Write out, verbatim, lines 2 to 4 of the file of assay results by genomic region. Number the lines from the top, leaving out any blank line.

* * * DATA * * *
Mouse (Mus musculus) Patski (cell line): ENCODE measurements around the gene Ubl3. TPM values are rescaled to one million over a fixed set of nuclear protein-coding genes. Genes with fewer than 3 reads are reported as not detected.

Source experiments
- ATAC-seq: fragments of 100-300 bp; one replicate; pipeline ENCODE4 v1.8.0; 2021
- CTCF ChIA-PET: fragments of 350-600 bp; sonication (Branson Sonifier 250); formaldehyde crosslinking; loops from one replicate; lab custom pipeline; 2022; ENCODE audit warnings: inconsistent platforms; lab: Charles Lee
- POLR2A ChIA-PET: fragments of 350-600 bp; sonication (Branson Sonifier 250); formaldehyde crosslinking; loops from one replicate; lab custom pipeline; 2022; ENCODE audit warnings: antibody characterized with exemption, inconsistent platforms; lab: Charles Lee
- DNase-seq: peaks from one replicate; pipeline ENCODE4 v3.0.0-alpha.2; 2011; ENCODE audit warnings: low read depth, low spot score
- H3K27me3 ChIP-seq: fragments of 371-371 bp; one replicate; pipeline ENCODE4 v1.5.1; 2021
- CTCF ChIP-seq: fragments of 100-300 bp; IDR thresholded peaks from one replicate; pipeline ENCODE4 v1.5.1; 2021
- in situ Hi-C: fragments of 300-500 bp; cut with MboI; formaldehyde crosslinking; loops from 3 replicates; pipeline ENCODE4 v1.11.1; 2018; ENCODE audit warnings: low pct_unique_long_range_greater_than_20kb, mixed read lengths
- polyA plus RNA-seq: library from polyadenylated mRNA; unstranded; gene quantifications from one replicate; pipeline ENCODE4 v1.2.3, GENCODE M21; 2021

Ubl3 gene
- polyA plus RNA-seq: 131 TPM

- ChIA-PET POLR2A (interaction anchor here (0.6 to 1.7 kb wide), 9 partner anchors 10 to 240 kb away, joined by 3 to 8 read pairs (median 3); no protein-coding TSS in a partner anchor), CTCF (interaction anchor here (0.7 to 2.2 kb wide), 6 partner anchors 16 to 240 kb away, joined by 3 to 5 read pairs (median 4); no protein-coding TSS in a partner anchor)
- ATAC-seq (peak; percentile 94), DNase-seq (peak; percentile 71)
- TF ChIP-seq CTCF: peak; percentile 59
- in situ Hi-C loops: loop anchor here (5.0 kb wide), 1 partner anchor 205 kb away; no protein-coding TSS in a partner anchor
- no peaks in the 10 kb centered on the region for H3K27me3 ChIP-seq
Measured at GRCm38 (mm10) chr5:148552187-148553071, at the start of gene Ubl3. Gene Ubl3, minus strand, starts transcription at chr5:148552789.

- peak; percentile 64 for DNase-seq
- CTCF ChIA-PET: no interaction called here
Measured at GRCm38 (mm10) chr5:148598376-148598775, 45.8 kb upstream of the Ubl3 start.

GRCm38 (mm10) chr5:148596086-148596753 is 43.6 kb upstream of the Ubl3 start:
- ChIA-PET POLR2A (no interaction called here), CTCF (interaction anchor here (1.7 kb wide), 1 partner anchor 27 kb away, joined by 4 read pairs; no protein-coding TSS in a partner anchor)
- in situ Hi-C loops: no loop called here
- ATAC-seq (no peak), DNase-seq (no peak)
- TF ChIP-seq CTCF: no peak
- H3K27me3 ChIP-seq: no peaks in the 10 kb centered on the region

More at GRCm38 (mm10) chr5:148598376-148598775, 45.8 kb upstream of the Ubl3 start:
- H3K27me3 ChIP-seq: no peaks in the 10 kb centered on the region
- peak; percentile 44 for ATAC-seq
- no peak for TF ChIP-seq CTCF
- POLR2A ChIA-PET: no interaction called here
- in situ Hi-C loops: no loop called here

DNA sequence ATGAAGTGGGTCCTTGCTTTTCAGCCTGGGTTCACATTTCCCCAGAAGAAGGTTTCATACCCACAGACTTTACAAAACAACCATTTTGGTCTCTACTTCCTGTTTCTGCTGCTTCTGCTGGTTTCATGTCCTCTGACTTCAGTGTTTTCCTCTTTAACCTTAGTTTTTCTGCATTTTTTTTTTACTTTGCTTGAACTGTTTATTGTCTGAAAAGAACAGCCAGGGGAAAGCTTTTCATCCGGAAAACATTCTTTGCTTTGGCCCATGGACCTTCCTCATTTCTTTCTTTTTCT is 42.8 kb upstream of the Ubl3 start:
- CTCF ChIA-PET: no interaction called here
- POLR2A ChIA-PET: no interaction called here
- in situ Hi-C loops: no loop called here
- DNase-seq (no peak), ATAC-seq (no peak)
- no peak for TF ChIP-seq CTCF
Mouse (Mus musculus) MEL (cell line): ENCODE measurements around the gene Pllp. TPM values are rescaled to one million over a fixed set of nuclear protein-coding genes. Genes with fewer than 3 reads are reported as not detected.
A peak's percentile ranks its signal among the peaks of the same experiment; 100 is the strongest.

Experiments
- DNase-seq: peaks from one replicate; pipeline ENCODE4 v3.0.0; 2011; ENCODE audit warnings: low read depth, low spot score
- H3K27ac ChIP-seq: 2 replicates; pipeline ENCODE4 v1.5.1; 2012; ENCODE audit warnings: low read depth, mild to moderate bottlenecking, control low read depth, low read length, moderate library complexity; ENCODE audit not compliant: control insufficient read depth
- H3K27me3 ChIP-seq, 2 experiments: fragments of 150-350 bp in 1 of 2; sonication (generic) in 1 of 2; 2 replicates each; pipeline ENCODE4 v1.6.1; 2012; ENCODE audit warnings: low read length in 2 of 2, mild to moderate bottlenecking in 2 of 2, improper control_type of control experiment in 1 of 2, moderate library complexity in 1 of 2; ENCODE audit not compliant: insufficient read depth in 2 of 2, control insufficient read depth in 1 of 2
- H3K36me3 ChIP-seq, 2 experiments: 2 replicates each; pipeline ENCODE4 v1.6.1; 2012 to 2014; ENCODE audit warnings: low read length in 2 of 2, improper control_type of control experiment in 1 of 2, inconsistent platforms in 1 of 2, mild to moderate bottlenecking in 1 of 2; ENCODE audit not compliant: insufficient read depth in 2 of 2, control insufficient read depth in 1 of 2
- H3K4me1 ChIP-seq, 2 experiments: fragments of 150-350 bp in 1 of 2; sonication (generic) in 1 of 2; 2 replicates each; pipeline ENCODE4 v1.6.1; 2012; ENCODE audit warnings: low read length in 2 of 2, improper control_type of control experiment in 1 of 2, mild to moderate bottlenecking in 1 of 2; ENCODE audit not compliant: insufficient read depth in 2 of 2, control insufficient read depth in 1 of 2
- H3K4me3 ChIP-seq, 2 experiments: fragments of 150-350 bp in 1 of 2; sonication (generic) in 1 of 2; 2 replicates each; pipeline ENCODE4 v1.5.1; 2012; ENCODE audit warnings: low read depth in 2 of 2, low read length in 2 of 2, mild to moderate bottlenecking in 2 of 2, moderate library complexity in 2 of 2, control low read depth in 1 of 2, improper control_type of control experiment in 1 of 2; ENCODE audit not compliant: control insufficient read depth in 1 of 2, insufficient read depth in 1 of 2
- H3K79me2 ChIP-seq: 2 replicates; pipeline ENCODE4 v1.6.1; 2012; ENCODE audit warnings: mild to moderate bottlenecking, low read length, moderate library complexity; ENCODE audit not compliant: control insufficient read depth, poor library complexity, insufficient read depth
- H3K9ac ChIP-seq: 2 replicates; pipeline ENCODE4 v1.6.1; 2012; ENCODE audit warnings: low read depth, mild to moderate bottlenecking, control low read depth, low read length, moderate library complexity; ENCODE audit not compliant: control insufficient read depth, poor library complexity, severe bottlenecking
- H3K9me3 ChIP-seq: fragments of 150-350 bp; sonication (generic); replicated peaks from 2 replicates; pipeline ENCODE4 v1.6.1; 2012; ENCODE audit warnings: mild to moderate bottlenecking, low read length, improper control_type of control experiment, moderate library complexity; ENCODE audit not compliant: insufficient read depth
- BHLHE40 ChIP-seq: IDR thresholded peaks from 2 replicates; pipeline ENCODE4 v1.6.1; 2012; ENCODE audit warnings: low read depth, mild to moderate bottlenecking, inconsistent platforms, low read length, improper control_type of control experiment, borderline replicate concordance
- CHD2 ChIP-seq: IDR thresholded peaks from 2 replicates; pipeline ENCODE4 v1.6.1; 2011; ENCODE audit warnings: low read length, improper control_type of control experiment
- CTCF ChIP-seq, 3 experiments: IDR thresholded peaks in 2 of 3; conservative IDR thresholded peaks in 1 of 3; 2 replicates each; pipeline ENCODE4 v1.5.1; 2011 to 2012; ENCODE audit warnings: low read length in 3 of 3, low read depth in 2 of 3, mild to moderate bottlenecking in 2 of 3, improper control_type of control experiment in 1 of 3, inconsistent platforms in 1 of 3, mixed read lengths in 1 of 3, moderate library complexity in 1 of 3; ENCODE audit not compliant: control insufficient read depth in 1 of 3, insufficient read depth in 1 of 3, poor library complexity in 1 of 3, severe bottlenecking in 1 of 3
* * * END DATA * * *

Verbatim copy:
Source experiments
- ATAC-seq: fragments of 100-300 bp; one replicate; pipeline ENCODE4 v1.8.0; 2021
- CTCF ChIA-PET: fragments of 350-600 bp; sonication (Branson Sonifier 250); formaldehyde crosslinking; loops from one replicate; lab custom pipeline; 2022; ENCODE audit warnings: inconsistent platforms; lab: Charles Lee